What is Bruxism?
Bruxism is an oral parafunctional activity which is characterized by moderate to severe wear of the teeth. The grinding and clenching of the teeth are the two main characteristics of this condition, which can occur either during the day or at night.
Bruxism is one of the most common known sleep disorders and causes most of its damage during sleeping hours. The clenching and grinding which accompanies bruxism is symptomatic of a malfunctioning chewing reflex.
Earache, depression, headaches, eating disorders and anxiety are amongst the most common symptoms of bruxism. It is often caused by chronic stress, Alzheimer’s disease and/or alcohol abuse.
The photo below and to the left shows some early to moderate wear of the front teeth due to bruxism. The photo below and to the right is an example of a severe bruxism habit.
Why treat Bruxism?
- Gum recession and tooth loss– Bruxism is one of the leading causes of gum recession and tooth loss. First, because it damages the soft tissue directly, and second, because it leads to loose teeth and deep pockets where bacteria can colonize and destroy the supporting bone.
- Occlusal trauma– The abnormal wear patterns on the occlusal (chewing) surfaces of the teeth can lead to fractured or broken teeth, which may require restorative treatment. Worn areas on the sides of teeth (called abfractions) may also require restorative treatment. The photos to the right are just two examples of abfractions.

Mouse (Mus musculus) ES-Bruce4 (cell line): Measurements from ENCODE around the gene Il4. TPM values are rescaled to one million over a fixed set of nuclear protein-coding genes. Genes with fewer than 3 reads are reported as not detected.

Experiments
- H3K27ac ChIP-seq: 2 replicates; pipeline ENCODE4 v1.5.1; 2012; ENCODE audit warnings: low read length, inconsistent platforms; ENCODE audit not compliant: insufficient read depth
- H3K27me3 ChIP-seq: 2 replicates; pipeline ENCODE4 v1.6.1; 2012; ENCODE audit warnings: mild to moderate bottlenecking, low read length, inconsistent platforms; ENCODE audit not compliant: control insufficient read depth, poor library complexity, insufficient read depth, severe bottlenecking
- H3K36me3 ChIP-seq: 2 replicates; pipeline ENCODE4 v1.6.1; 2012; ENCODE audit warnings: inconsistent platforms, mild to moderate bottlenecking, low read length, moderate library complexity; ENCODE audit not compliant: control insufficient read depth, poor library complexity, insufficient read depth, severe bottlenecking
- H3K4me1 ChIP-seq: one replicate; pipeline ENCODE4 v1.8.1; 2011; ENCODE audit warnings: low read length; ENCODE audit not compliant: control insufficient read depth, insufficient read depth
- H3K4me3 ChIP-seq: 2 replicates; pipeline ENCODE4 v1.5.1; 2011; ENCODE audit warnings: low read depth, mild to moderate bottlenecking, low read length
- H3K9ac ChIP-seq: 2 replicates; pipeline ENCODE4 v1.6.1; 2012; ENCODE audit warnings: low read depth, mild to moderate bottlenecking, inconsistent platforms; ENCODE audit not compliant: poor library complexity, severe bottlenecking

- Arthritis– In severe and chronic cases, bruxing can eventually lead to painful arthritis in the temporomandibular (TMJ) joints (the joints that allow the jaw to open smoothly).
- Myofacial pain– The grinding associated with bruxism can eventually shorten and blunt the teeth. This can lead to muscle pain in the myofacial region and could cause debilitating headaches.
Treatment options for Bruxism
There is no single cure for bruxism, though a variety of helpful devices and tools are available. Here are some common ways in which bruxism is treated:
- Biteguard- An acrylic bite guard can be designed from tooth impressions to minimize the abrasive action of tooth surfaces during normal sleep. A biteguard should be worn on a long-term basis to help prevent tooth damage, damage to the temporomandibular joint and BiteGuard.jpghelp to stabilize the occlusion.
- Reduce stress- Attending stress counseling, starting an exercise program, using biofeedback mechanisms, seeing a physical therapist or obtaining a prescription for muscle relaxants are some stress reducing options.
- Avoid or cut back on caffeine- Watch dietary intake of colas, chocolates and coffee.
- Avoid alcohol- Grinding tends to intensify after alcohol consumption.
- Avoid chewing on non-food items- Do not chew on pencils or pens or anything that is not food. Avoid chewing gum as it allows jaw muscles to get more used to clenching and makes grinding more likely.
- Avoid clenching or grinding- During the day, avoid clenching and grinding by placing the tongue between the front teeth. This will relax the jaw muscles and prevent clenching and grinding.
- Restorative dentistry- If the teeth become severely worn, there are a variety of dental procedures that can restore a pleasant aesthetic appearance to the smile.